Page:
Exciting Democratic convention held high promise for party

 

 

What was it like to be at the Democratic Convention with 123 other delegates from Georgia?

The first thing you should know is that all the delegates were elected by Democrats in each of the 14 congressional districts at special elections. We had four delegates, including an alternate, from Augusta. The delegates become a special group and were housed in one of the many hotels assigned by the Democratic National Committee that heads the convention.

 

WE SHARED our hotel with delegations from Minnesota and South Dakota. The cost of the hotel is borne by each delegate at about $325 per day. Buses assigned to the hotel shuttled us to the convention area, which was about 10 miles away. This meant long waits for the bus and long waits in the bus because of the huge traffic problems, as Charlotte, N.C., was packed with people and cars. We needed a lot of patience.

At 5 a.m. each morning, the delegates’ credentials for admission were delivered by police to Mike Berlon, the chairman of the Democratic Party of Georgia. At 7 a.m., each delegate was given the day’s credential, and signed a pledge that they would nominate President Obama at the appropriate time. Breakfast for the whole delegation followed, and we were given instructions on special activities, and when we should be in our seats at Time Warner Cable Arena. Special guests, including U.S. Rep. John Lewis and the Rev. Joseph Lowery, addressed us each day at the breakfast.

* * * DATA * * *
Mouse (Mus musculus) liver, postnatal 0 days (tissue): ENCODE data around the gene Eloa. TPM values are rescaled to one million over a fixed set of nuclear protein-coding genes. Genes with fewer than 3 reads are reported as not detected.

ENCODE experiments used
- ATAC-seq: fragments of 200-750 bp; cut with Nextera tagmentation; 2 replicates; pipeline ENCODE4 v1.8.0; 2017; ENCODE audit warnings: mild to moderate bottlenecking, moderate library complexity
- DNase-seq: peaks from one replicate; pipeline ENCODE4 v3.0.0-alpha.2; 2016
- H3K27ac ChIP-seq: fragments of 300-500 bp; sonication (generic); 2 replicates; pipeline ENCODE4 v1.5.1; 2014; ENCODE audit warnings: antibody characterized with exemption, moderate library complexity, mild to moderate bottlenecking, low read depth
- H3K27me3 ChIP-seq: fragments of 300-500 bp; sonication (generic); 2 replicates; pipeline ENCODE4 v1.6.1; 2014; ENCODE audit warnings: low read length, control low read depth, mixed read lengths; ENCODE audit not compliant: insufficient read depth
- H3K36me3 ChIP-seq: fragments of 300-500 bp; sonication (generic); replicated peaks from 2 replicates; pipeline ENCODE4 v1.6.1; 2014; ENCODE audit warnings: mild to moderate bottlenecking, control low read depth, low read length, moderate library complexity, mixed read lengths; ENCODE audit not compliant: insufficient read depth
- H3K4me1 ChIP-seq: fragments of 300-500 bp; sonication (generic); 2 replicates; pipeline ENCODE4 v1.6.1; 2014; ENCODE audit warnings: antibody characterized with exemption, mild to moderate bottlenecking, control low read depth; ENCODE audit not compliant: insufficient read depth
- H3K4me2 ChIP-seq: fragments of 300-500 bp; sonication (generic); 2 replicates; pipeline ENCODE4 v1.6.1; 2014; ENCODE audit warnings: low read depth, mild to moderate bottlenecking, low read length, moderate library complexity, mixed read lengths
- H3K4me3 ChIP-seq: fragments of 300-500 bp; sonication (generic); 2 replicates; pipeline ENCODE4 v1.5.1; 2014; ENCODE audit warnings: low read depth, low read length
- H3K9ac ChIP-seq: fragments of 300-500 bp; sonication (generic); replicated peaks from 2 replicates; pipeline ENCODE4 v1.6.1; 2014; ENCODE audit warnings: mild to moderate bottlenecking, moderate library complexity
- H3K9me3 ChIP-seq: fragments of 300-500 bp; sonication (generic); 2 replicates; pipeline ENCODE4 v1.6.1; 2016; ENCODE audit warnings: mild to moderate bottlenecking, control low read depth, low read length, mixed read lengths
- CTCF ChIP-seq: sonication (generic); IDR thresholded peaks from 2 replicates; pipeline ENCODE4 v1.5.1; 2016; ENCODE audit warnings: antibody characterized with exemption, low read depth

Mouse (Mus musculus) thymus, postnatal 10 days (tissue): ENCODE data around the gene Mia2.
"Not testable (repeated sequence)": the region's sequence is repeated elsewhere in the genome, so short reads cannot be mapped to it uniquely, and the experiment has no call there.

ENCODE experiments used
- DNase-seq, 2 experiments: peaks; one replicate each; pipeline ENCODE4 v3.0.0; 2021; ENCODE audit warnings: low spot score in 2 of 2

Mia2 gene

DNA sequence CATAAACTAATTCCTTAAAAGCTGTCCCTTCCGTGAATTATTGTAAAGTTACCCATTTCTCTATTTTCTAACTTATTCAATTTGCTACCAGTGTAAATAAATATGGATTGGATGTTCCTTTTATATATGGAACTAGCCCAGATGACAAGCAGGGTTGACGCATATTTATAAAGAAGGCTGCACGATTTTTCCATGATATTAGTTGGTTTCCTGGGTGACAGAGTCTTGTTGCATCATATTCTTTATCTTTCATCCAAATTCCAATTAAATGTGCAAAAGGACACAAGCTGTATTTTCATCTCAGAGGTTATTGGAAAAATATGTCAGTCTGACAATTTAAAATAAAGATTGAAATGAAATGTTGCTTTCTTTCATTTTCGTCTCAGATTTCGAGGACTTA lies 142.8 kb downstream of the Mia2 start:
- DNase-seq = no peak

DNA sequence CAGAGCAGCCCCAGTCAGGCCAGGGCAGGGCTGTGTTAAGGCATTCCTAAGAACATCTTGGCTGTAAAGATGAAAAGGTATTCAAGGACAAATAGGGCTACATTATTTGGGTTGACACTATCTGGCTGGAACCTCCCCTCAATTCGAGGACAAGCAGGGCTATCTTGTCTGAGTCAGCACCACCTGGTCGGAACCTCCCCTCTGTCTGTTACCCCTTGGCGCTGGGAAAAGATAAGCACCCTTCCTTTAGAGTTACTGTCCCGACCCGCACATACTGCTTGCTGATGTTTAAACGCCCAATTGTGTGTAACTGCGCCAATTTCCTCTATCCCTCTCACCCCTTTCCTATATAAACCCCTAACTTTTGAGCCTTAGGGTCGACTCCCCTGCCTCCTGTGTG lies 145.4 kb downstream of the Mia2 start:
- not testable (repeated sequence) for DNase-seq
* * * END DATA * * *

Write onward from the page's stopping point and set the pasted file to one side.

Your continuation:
Sessions started at 10 a.m. at the convention center. These included every aspect of group interest, such as the Women’s Caucus, where many well-known female elected Democratic officials spoke to about a thousand people in the huge ballroom.

 

THERE WERE African-American caucuses, Jewish caucuses and prayer caucuses that met during the three days of activities, and many more. Delegates seem to have taken their responsibilities seriously, as most of the many caucuses in the morning and afternoon had large attendance. In addition to the convention center, I attended meetings in hotels close by that had sessions I was interested in.

We were asked to be in our delegation seats by 6 p.m. when the gavel brought the jam-packed arena to order. Some delegates could not find seats. The reason for this were interlopers who decided, since they were taxpayers, they owned a seat. Night after night, they were thrown out, protesting their rights. It was a tawdry time of the convention because it happened to almost every delegation each night.

We sat and cheered as Democrat after Democrat, including Rep. Lewis, came on the platform and issued a singular message: Re-elect Barack Obama. Day after day, we came out of the hall about midnight feeling the spirit that we are going to win. Michelle Obama, Bill Clinton and Barack Obama were the stars. We agreed we could not have had a better convention; in fact, we felt it was great.

We stumbled into our beds each night about 1:30 to 2 a.m., only to rise early to get our next day’s credential. For those who were hardier than me, they attended parties that lasted until the wee hours of the morning.

 

WHAT MAKES a successful convention? As a veteran now of three conventions, this convention was the best by far because it left us with the motivation and passion to re-elect Obama. This is what a convention is supposed to do. In addition, the speakers who were brought forth were amazingly young, and showed that the
future of the party is bright and exciting.

Kudos to the folks and police in Charlotte who did everything to make us comfortable. By the way, it poured down rain on the Thursday that Obama previously canceled his outdoor acceptance speech. He made a great speech in the roofed arena.

 

(The writer is chairman of the Richmond County Democratic Party.)

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